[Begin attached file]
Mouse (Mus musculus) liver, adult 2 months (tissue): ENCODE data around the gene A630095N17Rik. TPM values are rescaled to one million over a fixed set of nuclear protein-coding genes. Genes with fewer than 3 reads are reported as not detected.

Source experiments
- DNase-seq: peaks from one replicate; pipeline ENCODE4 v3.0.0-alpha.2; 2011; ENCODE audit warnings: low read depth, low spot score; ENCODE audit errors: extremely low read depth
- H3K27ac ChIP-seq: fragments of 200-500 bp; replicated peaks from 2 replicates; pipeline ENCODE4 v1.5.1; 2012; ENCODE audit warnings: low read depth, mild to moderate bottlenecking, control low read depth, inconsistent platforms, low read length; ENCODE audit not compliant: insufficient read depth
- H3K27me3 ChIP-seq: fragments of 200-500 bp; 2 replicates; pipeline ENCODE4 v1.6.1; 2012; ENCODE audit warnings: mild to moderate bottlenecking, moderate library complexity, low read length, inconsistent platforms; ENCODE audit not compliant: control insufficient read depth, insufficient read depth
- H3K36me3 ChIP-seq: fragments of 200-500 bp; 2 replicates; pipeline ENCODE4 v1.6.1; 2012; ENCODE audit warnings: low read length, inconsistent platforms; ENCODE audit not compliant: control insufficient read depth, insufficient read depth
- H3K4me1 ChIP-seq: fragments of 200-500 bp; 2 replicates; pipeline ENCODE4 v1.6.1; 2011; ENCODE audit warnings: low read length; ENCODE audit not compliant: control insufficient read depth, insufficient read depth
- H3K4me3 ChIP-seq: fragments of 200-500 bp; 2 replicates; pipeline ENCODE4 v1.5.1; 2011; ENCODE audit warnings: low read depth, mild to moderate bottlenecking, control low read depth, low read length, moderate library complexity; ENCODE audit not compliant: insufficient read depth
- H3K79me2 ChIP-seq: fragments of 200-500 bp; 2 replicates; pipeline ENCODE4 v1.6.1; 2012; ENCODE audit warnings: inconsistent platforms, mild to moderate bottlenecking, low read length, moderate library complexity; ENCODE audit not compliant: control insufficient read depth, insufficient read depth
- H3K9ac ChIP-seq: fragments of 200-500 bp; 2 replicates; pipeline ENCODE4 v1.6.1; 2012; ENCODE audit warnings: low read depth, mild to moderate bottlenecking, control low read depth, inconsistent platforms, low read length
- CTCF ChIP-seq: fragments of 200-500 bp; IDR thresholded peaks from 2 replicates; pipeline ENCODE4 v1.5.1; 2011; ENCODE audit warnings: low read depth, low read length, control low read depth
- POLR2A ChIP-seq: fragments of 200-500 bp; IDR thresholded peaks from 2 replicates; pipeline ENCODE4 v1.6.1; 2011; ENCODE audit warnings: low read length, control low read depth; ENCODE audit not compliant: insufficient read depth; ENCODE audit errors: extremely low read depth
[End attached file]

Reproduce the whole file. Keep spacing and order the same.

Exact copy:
Mouse (Mus musculus) liver, adult 2 months (tissue): ENCODE data around the gene A630095N17Rik. TPM values are rescaled to one million over a fixed set of nuclear protein-coding genes. Genes with fewer than 3 reads are reported as not detected.

Source experiments
- DNase-seq: peaks from one replicate; pipeline ENCODE4 v3.0.0-alpha.2; 2011; ENCODE audit warnings: low read depth, low spot score; ENCODE audit errors: extremely low read depth
- H3K27ac ChIP-seq: fragments of 200-500 bp; replicated peaks from 2 replicates; pipeline ENCODE4 v1.5.1; 2012; ENCODE audit warnings: low read depth, mild to moderate bottlenecking, control low read depth, inconsistent platforms, low read length; ENCODE audit not compliant: insufficient read depth
- H3K27me3 ChIP-seq: fragments of 200-500 bp; 2 replicates; pipeline ENCODE4 v1.6.1; 2012; ENCODE audit warnings: mild to moderate bottlenecking, moderate library complexity, low read length, inconsistent platforms; ENCODE audit not compliant: control insufficient read depth, insufficient read depth
- H3K36me3 ChIP-seq: fragments of 200-500 bp; 2 replicates; pipeline ENCODE4 v1.6.1; 2012; ENCODE audit warnings: low read length, inconsistent platforms; ENCODE audit not compliant: control insufficient read depth, insufficient read depth
- H3K4me1 ChIP-seq: fragments of 200-500 bp; 2 replicates; pipeline ENCODE4 v1.6.1; 2011; ENCODE audit warnings: low read length; ENCODE audit not compliant: control insufficient read depth, insufficient read depth
- H3K4me3 ChIP-seq: fragments of 200-500 bp; 2 replicates; pipeline ENCODE4 v1.5.1; 2011; ENCODE audit warnings: low read depth, mild to moderate bottlenecking, control low read depth, low read length, moderate library complexity; ENCODE audit not compliant: insufficient read depth
- H3K79me2 ChIP-seq: fragments of 200-500 bp; 2 replicates; pipeline ENCODE4 v1.6.1; 2012; ENCODE audit warnings: inconsistent platforms, mild to moderate bottlenecking, low read length, moderate library complexity; ENCODE audit not compliant: control insufficient read depth, insufficient read depth
- H3K9ac ChIP-seq: fragments of 200-500 bp; 2 replicates; pipeline ENCODE4 v1.6.1; 2012; ENCODE audit warnings: low read depth, mild to moderate bottlenecking, control low read depth, inconsistent platforms, low read length
- CTCF ChIP-seq: fragments of 200-500 bp; IDR thresholded peaks from 2 replicates; pipeline ENCODE4 v1.5.1; 2011; ENCODE audit warnings: low read depth, low read length, control low read depth
- POLR2A ChIP-seq: fragments of 200-500 bp; IDR thresholded peaks from 2 replicates; pipeline ENCODE4 v1.6.1; 2011; ENCODE audit warnings: low read length, control low read depth; ENCODE audit not compliant: insufficient read depth; ENCODE audit errors: extremely low read depth